California Court of Appeals, First District, Fifth Division
FOR PARTIAL PUBLICATION[*]]
Cal.Rptr.3d 655] Superior Court of San Mateo County, No.
SC080432A, Hon. Lisa Novak, Judge.
Covin, Willits, under appointment by the Court of Appeal, for
Defendant and Appellant.
Becerra, Attorney General, Gerald A. Engler, Chief Assistant
Attorney General, Jeffrey M. Laurence, Senior Assistant
Attorney General, Donna M. Provenzano and J. Michael
Chamberlain, Deputy Attorneys General, for Plaintiff and
Coneal appeals following his conviction for first degree
murder (Pen. Code, � 187, subd. (a)). In the published
portion of the opinion, we consider his challenge to the
admission of five rap videos featuring appellant and/or
members of appellant’s gang. As we explain, the rap videos
had minimal probative value, either because they were
cumulative of other, less prejudicial evidence, or because
their probative value depended on construing the lyrics as
literal statements of fact or intent without a persuasive
basis to do so. This minimal probative value was
outweighed by the highly prejudicial nature of the violent,
inflammatory lyrics, and the admission of these videos was
therefore an abuse of discretion under Evidence Code section
352. In light of the substantial other evidence of
appellant’s guilt, however, we find the error harmless. In
the unpublished portion of the opinion, we reject appellant’s
approximately 8:21 p.m. on October 5, 2012, police responded
to reports of gunfire on a residential street in East Palo
Alto. Police found Christopher Baker at the top of a
driveway, breathing but unresponsive, with apparent gunshot
wounds. A bicycle lying in the middle of the street was later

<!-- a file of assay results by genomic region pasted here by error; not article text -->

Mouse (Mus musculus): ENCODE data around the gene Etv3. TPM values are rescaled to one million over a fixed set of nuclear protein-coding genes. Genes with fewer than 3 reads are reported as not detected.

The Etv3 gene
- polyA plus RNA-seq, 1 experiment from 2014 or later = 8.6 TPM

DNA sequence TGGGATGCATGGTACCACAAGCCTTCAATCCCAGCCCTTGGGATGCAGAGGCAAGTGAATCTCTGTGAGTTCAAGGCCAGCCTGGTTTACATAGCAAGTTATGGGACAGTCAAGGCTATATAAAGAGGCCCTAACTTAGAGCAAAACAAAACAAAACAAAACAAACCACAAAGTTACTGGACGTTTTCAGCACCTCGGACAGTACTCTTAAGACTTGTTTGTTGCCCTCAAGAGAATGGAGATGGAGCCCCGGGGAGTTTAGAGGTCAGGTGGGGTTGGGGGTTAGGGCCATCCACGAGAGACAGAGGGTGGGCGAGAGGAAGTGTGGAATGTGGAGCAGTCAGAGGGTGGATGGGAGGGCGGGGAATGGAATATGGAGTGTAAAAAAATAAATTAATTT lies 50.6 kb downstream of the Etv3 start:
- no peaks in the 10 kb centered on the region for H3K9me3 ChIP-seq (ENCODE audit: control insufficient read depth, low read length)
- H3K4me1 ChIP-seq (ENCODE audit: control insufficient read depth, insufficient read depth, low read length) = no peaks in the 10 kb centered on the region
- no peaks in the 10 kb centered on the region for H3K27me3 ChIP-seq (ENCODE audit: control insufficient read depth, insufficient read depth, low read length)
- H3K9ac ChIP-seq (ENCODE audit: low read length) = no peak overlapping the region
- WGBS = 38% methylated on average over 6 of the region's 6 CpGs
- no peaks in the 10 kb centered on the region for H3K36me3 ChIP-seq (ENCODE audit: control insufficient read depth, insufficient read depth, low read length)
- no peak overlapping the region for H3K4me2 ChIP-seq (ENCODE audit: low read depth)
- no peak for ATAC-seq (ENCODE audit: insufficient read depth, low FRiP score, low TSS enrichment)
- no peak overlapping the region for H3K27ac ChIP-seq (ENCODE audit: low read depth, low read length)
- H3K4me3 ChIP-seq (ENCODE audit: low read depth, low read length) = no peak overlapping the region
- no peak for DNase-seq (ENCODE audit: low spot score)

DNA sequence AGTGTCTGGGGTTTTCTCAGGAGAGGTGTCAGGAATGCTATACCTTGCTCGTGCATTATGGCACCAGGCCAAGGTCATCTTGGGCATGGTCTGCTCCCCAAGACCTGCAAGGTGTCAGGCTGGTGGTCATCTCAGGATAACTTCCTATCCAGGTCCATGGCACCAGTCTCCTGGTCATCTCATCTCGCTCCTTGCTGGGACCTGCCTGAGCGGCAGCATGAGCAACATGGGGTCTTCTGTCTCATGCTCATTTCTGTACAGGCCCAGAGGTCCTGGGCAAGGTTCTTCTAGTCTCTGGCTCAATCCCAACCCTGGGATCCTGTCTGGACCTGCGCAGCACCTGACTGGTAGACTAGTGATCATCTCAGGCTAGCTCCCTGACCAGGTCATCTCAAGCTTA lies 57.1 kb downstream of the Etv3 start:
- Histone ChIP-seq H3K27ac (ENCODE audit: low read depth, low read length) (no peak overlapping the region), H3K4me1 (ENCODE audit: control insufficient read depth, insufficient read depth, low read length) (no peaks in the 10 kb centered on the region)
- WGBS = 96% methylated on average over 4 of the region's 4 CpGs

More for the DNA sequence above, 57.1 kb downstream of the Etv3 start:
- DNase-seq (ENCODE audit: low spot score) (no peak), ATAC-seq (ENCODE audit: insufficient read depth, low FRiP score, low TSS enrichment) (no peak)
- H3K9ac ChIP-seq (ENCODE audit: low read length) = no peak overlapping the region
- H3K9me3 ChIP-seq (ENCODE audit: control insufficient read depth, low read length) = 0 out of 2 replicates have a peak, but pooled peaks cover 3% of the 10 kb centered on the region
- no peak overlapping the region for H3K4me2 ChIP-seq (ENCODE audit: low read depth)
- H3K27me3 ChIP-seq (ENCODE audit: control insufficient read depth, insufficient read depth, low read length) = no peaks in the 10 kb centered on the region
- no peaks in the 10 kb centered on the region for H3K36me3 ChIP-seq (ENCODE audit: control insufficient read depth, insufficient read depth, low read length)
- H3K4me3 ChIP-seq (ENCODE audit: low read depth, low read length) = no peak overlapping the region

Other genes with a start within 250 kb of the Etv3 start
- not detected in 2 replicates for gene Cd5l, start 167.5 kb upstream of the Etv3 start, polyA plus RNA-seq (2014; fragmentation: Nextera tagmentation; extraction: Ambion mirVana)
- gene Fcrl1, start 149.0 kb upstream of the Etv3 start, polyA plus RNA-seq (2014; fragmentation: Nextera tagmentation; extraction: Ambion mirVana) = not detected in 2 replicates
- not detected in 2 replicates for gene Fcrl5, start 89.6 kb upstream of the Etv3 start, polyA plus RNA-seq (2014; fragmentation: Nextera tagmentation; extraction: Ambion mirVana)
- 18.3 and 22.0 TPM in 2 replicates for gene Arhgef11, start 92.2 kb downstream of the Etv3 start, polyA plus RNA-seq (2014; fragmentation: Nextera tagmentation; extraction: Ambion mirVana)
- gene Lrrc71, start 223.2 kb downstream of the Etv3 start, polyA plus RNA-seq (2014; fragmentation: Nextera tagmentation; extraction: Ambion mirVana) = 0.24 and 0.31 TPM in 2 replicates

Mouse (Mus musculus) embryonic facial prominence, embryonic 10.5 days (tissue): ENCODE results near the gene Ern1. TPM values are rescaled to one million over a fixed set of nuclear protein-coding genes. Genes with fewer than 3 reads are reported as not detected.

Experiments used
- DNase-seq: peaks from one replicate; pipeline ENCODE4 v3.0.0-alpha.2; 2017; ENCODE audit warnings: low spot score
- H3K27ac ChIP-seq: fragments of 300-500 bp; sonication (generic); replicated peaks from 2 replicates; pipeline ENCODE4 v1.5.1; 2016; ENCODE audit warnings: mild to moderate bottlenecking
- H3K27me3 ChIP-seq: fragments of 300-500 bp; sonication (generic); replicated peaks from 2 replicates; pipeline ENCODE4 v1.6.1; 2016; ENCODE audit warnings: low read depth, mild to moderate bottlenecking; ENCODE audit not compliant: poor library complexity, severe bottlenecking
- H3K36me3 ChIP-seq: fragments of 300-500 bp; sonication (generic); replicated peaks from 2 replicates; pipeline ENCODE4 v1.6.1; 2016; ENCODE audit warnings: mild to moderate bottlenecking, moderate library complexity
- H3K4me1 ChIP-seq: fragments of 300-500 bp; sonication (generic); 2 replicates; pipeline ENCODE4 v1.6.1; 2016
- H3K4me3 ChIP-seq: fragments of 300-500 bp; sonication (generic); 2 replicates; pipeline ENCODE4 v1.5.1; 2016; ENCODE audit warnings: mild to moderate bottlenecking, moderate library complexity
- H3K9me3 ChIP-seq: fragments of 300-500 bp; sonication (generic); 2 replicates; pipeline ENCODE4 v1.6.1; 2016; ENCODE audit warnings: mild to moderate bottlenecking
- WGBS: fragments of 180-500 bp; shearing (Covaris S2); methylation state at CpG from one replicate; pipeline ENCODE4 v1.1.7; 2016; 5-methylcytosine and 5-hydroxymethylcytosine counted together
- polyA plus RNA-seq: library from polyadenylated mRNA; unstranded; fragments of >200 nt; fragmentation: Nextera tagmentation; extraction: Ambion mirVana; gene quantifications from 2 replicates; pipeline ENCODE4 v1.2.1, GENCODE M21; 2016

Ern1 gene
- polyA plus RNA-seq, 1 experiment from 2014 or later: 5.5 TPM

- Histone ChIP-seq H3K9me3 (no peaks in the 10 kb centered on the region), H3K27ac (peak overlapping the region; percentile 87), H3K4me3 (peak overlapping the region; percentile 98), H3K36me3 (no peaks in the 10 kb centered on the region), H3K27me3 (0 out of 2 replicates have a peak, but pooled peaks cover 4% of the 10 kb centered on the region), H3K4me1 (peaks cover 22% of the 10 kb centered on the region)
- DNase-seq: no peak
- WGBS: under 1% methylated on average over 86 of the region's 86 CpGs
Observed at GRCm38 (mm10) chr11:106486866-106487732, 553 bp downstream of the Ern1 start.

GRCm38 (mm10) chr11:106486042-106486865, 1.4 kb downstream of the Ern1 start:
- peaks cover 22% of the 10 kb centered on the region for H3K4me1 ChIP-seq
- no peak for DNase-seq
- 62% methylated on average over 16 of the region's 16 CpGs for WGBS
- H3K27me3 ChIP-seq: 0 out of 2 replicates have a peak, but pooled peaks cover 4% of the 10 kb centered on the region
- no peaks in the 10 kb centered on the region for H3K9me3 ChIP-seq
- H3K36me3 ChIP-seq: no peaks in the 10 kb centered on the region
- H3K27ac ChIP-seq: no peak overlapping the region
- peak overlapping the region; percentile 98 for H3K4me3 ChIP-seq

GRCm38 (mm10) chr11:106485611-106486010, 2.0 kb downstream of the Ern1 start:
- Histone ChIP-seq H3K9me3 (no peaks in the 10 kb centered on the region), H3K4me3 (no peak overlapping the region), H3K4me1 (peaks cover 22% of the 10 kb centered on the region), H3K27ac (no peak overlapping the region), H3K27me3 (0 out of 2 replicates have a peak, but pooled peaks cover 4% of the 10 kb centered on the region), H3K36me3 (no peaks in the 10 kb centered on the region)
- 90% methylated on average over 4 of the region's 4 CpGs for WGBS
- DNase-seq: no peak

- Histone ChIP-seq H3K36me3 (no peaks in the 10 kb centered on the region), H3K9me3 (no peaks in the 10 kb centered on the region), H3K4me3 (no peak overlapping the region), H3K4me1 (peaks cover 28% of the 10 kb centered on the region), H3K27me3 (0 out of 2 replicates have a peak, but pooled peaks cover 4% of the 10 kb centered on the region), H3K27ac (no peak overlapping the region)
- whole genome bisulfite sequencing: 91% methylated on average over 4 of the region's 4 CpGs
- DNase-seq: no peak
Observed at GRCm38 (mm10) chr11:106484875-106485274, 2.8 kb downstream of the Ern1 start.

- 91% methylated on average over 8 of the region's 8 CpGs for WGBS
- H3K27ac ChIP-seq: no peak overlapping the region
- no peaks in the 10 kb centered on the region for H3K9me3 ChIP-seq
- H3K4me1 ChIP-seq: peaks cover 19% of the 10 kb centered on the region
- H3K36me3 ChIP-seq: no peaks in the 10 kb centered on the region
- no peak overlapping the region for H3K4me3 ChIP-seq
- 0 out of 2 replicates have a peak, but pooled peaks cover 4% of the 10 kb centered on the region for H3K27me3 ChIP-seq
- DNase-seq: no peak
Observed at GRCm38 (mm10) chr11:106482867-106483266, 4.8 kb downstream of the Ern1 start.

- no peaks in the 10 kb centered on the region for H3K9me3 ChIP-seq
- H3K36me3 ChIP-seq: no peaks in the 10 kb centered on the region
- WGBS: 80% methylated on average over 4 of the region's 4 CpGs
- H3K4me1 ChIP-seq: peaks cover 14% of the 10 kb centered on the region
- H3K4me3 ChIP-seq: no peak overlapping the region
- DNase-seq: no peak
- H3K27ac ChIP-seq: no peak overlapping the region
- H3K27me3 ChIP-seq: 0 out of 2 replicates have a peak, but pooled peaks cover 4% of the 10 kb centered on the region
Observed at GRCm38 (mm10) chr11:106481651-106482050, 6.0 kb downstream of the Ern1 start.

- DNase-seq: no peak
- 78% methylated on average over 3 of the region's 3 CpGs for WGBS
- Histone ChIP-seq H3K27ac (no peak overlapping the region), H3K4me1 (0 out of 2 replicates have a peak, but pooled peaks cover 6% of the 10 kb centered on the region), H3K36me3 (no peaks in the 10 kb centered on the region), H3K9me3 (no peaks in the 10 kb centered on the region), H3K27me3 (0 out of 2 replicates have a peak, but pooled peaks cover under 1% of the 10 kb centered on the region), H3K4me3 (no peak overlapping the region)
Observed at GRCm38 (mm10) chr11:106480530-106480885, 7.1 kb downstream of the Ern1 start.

identified as belonging to Baker. Baker died at the scene
from multiple gunshot wounds.
other side of the street, a running but unoccupied silver
Ford Escort was on the sidewalk, apparently stuck on a fence.
The driver’s door was open, the front passenger seat was
steeply reclined, and the headlights were off. Appellant’s
blood was found in the Ford Escort and on the outside of a
nearby parked car.
Ford Escort was registered to Lakeisha Campbell. Campbell
testified that she loaned the car to Miguel Rivera, her
then-boyfriend and a friend of appellant’s, at around 7 p.m.
on October 5, 2012. A couple of hours later, Rivera called
Campbell, told her the car had been stolen, and directed her
to report the theft to the police. About 30 minutes later,
Rivera arrived at their home, with blood on his stomach but
no apparent injuries.
Appellant and Rivera were members of the "Taliban"
gang, whose territory extended [254 Cal.Rptr.3d 656] through
parts of East Menlo Park and East Palo Alto. The Taliban had
a longstanding and violent rivalry with another East Palo
Alto gang, "Da Vill." The People played rap videos
made before the shooting depicting Taliban and Da Vill
members taunting rivals and bragging about violence they had
committed or intended to commit.
September 30, 2012— less than a week before Baker was
killed— two Taliban members were shot by a Da Vill
member and a member of a gang allied with Da Vill. On October
5, a memorial for a murdered Da Vill
member called "Box" was held around the corner from
where Baker’s body was found. Baker, a Da Vill member,
attended the memorial and was wearing a shirt memorializing
Box when he was killed. On October 7— shortly after
Baker was killed— a Da Vill member shot two Taliban
members, one fatally.
Appellant’s Actions the Day of the Shooting
October 5, 2012, around 11 a.m., appellant "liked"
a Facebook post expressing birthday wishes to Box, the
deceased Da Vill gang member whose memorial would be held
later that day.
noon, appellant sent a message on Facebook to a member of a
gang allied with Da Vill, trying to identify a person who had
been looking for appellant. The other gang member wrote,
"Damn. Shit real serious?" Appellant replied,
"Yup. It’s gone get real too." The People’s gang
expert testified this indicated there would be a retaliation
for what was perceived to be disrespectful conduct.
early afternoon, appellant sent messages on social media
indicating that he was trying to buy firearms.
Neighborhood Testimony and Crime Scene Evidence
evening of the shooting, a resident of the block on which
Baker was killed saw a car with two occupants pass in front
of his house three times in less than ten minutes. The
resident heard gunfire 10 to 15 minutes later and, when he
went outside, saw what he thought was the same car crashed
against a fence.
residents testified they heard gunshots that evening: most
heard an initial grouping of shots, a pause, and then a
second grouping. "ShotSpotter"— an acoustic